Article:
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Exhibit Designers


The very first museum prototypes housed books and documents. Museums evolved from these ancient libraries to storage areas for private collections. Eventually, ambitious private collectors began to organize the objects in their collections, first by type (for instance, placing all baskets together), and then by the objects' uniqueness. Private collections became notable if they contained objects that no other collection contained. For as long as unique objects have been cherished, the display of those objects has been a necessary practice for satisfying natural human curiosity.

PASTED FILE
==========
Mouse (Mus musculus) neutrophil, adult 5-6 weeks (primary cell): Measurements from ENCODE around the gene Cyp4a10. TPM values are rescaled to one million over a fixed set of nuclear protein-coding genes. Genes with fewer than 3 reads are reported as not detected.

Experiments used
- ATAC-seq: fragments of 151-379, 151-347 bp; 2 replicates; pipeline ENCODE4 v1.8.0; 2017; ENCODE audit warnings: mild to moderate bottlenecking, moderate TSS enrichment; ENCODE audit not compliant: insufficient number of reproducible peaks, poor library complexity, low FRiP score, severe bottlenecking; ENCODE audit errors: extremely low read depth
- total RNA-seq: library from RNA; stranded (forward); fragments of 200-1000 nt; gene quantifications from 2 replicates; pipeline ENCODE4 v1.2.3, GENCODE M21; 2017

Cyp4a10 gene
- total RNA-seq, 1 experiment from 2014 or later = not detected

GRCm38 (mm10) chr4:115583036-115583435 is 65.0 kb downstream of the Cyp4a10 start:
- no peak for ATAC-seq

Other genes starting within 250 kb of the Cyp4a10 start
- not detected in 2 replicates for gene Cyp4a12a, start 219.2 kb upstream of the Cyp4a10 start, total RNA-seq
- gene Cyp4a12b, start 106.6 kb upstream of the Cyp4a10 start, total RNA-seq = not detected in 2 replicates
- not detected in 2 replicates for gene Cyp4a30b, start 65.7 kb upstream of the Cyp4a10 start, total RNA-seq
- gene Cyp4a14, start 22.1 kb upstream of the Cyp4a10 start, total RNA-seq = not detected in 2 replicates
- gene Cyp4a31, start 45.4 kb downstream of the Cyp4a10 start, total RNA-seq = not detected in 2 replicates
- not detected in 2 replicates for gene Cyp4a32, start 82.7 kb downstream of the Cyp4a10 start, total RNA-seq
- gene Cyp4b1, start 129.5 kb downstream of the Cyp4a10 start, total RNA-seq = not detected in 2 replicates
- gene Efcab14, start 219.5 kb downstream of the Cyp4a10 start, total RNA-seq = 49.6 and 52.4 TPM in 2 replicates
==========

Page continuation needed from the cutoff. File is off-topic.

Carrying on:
The American painter and naturalist Charles Willson Peale founded the first American natural history museum intended for public use in 1786. As Peale performed all the duties necessary to run his home-based museum, he may also be credited with developing the first exhibit designs in the United States. He exhibited his specimens in natural settings (comparable to modern-day dioramas) in order to present visitors with contextual information about his collections. As curious visitors began to explore his museum, he realized the need to protect his specimens from environmental damage. He placed the more valuable items in cabinets to protect them from careless hands and reduce the effects of everyday wear and tear.

Peale's home museum grew to become the Philadelphia Museum and with its development came techniques and theories about exhibiting art and cultural artifacts that remain useful today.

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